Weirdness beyond Mars
“Seeing” the familiar even when it isn’t there is a phenomenon called pareidolia. This denotes what happens when you see faces in the random pattern of your wallpaper, or peering out from the grain of wooden flooring, or in the clouds. The latter, for example, is what’s causing Jupiter to look angry in the image below.
Seemingly mysterious objects don’t occur solely on Mars. In December 2021, China’s Chang'e 4 rover – still doing great things on the on the lunar far side more than three years after landing – spotted a “hut shaped” object 80 metres away. It duly trundled towards it, and revealed it to be just a boulder, presumably ejected from a nearby impact crater. Some say it looks like a crouching rabbit, but I doubt anyone is claiming that it was sculpted by aliens.
One of the most famous, and largest, examples of pareidolia is the Horsehead Nebula. This is a vast cosmic cloud of gas and dust, within which whole stellar systems are forming. An image collected in the right part of the spectrum and with an appropriate exposure time shows a shape that most people would recognise as a horse’s head. Shift wavelengths (which we can do) or look at it from a different direction (which we can’t) and the recognisable shape will vanish.
Back on Earth, climbers high on Great Gable, a mountain in Cumbria, UK, often look out for Cat Rock, otherwise known as Sphinx Rock. Seen from below this looks like a sitting cat, and seen side-on it resembles the profile of the Sphinx’s head. So far as I know, everyone accepts this as fluke and no one claims it as evidence that aliens have left landscape clues to their visits to Earth. It beats me why people persist in making such claims for flukey rock formations on Mars.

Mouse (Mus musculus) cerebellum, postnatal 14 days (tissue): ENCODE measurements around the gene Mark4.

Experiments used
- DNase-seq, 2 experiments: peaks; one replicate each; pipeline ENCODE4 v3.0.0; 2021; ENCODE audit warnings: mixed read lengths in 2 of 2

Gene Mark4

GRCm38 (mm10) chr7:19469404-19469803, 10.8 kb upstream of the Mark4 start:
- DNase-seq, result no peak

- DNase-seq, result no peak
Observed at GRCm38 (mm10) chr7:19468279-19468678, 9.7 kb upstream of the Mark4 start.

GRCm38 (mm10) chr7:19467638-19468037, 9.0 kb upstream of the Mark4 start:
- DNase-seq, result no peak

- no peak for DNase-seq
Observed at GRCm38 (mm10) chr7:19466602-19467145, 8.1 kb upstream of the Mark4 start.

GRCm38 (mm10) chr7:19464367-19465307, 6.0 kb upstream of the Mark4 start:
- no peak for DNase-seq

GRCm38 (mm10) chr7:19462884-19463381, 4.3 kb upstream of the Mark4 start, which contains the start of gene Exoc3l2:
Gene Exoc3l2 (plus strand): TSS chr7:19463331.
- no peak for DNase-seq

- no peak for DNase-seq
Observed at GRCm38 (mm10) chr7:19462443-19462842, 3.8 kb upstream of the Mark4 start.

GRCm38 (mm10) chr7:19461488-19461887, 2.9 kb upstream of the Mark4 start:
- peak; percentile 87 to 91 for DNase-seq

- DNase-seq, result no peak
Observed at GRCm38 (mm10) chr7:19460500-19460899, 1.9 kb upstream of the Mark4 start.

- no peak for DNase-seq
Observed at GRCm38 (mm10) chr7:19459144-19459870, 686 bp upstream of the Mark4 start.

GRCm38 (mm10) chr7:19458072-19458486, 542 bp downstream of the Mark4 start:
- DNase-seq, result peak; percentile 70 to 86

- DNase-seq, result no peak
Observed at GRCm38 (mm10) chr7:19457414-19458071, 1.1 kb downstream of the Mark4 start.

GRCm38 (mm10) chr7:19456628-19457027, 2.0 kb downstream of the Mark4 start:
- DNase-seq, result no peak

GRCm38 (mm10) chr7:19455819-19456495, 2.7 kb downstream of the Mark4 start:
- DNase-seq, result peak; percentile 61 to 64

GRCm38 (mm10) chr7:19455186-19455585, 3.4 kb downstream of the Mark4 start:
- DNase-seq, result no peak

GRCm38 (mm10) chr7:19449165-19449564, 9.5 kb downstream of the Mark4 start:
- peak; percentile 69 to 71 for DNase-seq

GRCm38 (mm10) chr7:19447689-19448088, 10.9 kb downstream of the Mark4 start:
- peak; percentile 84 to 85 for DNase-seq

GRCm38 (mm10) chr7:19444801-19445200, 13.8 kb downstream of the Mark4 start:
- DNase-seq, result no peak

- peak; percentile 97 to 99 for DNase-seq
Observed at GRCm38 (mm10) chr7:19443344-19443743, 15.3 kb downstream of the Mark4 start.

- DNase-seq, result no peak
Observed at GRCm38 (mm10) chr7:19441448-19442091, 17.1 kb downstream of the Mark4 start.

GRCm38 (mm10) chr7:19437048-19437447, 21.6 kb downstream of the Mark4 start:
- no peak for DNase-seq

Ultimately, although you can generally believe your eyes, you should be cautious in believing your brain’s interpretation of what your eyes see.
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David Rothery is Professor of Planetary Geosciences at the Open University. He is co-leader of the European Space Agency's Mercury Surface and Composition Working Group, and a Co-Investigator on MIXS (Mercury Imaging X-ray Spectrometer) that is now on its way to Mercury on board the European Space Agency's Mercury orbiter BepiColombo. He has received funding from the UK Space Agency and the Science & Technology Facilities Council for work related to Mercury and BepiColombo, and from the European Commission under its Horizon 2020 programme for work on planetary geological mapping (776276 Planmap). He is author of Planet Mercury – from Pale Pink Dot to Dynamic World (Springer, 2015), Moons: A Very Short Introduction (Oxford University Press, 2015) and Planets: A Very Short Introduction (Oxford University Press, 2010). He is Educator on the Open University's free learning Badged Open Course (BOC) on Moons and its equivalent FutureLearn Moons MOOC, and chair of the Open University's level 2 course on Planetary Science and the Search for Life.